BitSummit reveals tantalizing homemade worlds of play

Kyoto conference unites Japan's indie game developers

by Jason Coskrey

Staff Writer

After a successful debut last year, former Q-Games producer James Mielke once again shone a light on Japan’s independent gaming scene with the second edition of BitSummit, a gathering of independent developers.

This year’s event, held March 7-9 in a large exhibition hall at Kyoto’s Miyako Messe, had more than 100 developers in attendance.

“I think BitSummit is a really amazing event,” said Masao Watanabe, the president of two-man team 2D Fantasista, who was displaying “Flock,” a visually charming shooting game. “I’m really happy to be able to watch people play my game. I think there are going to be more and more Japanese indie games, and this event shows that.”

With BitSummit, Mielke hoped to invigorate the indie scene in Japan by bringing developers together with domestic and Western media as well as with larger game companies (Sony and Microsoft were among the sponsors and had representatives on hand) in order to help them find ways — such as digital distribution and crowdfunding — to deliver their games to players at home and abroad.

“All the sponsors are chosen to be meaningful,” explained Mielke. “We want them to be able to offer something of value to the developers.”

This year’s event featured presentations from revered developer Tetsuya Mizuguchi, the mind behind “Rez” and “Child of Eden,” and John Baez, president of The Behemoth, a wildly successful U.S. indie studio, among others.

There was a palpable sense of community among the attendees. While developers in the West have opportunities to come together at such events as the Game Developers Conference (GDC) in San Francisco and Penny Arcade Expo (PAX) in various locations in the U.S. and Australia, both of which feature large indie presences, there was a lack of such a forum for Japanese developers in Japan before last year’s BitSummit.

“I think (developers) can become inspired by seeing Western game jams, the fact that people are much more open about sharing and collaboration,” said Mielke, who now works with Turbo Studios in New York. “If the Japanese scene starts doing some of that, I think we’ll see some cool results.”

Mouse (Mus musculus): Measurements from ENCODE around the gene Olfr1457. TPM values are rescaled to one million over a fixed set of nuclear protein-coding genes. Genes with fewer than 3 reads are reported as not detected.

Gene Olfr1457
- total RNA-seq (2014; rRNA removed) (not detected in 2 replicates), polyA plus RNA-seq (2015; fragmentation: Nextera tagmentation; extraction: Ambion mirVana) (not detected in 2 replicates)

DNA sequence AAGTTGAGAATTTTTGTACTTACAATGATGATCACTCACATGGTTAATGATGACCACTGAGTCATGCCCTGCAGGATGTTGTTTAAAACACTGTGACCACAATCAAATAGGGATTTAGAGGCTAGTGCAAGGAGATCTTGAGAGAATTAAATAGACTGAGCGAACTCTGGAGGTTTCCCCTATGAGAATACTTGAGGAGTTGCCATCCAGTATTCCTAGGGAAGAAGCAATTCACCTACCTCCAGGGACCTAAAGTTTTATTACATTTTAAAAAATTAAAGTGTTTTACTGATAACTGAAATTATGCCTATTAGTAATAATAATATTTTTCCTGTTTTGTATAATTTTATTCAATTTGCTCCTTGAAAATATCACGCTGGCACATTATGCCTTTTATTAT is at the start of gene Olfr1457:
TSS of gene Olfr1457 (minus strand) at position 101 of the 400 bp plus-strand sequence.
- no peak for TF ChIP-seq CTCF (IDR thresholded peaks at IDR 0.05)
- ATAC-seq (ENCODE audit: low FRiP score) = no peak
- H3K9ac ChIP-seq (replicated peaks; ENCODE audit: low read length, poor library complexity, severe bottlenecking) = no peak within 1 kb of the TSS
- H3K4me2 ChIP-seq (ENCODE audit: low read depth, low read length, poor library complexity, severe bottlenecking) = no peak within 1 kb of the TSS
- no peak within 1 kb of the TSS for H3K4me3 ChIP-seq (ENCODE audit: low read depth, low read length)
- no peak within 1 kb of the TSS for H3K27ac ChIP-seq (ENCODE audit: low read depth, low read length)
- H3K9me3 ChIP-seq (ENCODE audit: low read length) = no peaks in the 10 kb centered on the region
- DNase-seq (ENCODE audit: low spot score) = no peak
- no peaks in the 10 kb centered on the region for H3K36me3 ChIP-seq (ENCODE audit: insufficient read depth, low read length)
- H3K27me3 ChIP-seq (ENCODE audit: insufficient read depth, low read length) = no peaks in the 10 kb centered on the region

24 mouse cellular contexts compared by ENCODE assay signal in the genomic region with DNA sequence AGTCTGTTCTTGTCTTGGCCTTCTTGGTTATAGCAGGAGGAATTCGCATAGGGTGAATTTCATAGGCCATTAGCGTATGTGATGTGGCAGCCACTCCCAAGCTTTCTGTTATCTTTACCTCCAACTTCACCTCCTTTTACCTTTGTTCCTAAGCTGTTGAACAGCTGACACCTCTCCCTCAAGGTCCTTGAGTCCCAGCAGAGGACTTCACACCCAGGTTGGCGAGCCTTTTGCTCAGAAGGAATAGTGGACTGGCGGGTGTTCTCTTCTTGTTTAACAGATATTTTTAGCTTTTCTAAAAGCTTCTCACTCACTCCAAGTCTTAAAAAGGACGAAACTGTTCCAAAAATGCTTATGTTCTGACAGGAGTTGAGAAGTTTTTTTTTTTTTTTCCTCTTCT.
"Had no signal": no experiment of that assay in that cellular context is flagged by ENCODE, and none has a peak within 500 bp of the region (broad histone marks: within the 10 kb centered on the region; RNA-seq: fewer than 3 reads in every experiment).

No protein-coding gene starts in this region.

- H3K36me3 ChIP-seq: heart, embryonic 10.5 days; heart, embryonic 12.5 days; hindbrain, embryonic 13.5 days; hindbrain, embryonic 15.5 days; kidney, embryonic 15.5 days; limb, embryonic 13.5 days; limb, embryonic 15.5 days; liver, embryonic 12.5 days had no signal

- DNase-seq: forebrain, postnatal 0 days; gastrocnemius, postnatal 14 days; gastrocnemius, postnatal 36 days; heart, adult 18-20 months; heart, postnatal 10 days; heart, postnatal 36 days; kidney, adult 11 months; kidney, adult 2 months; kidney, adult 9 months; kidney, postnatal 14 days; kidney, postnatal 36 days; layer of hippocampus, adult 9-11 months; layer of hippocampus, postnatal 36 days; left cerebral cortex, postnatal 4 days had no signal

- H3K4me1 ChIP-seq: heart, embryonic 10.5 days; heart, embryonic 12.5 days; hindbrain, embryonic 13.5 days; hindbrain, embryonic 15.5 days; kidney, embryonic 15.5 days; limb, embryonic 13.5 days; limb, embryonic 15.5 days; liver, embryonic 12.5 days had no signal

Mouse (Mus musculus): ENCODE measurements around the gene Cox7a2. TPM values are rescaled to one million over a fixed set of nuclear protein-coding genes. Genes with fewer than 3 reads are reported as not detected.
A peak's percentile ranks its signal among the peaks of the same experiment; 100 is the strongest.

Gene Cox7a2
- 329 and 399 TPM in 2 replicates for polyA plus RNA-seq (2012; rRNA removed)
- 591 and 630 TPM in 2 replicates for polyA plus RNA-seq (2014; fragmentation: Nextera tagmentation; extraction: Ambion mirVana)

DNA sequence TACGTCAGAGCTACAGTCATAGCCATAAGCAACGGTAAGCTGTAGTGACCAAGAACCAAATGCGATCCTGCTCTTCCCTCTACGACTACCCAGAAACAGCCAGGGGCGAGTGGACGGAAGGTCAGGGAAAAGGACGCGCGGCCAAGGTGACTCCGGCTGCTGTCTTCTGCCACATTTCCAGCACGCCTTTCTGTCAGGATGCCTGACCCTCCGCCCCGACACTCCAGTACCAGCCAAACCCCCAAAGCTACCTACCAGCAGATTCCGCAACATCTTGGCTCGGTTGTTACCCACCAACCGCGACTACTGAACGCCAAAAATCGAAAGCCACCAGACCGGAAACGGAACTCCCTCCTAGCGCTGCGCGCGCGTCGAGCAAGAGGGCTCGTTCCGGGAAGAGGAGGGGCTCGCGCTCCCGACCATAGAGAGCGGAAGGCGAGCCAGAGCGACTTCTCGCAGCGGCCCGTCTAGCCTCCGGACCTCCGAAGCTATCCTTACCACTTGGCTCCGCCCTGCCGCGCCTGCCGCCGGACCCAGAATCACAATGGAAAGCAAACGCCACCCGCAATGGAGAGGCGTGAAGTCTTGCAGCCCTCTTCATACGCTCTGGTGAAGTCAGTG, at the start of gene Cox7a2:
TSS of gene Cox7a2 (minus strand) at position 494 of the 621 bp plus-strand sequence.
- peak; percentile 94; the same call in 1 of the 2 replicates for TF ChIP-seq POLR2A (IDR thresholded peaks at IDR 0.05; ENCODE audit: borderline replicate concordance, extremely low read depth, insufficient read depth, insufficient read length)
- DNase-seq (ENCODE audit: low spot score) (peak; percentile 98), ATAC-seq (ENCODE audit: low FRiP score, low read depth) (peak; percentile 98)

The games at the second BitSummit touched every genre.

The protagonist of “ChChoCoooCoCo” was a flying lotion bottle, with players directing the action via a real pump-nozzle lotion bottle fitted with sensors. There was also Yoshiro Kimura’s “Million Onion Hotel,” which tasked players with clearing the screen of onions, bombs and the occasional giant spinning tengu-faced asparagus; Ori Takemura and Dmitry Kurilchenko’s “Shapist,” a minimalist shape-based puzzle game; Funktronic Labs’ “Nova-111,” a fun mesh of turn-based play and real-time elements; and many other titles on display.

Mega Man creator Keiji Inafune even showed up to debut new action side-scroller, “Azure Striker: Gunvolt,” on which he is executive producer.

From serious to absurd, understated to over-the-top, nothing seemed off limits, as ideas that may not have seen the light of day in the halls of a major publisher were free to come to life.

“These are games that because they are so interesting and so strange and so weird and so fun, they’re going to get a lot of attention from the media,” said Mielke. “As a result, other people are going to see those games, and there’s going to be somebody out there reading these stories on the Internet and saying, ‘Wow, that lotion bottle idea, I actually have something that’s kind of crazy like that.’ Then they’ll feel emboldened to start working on that game.”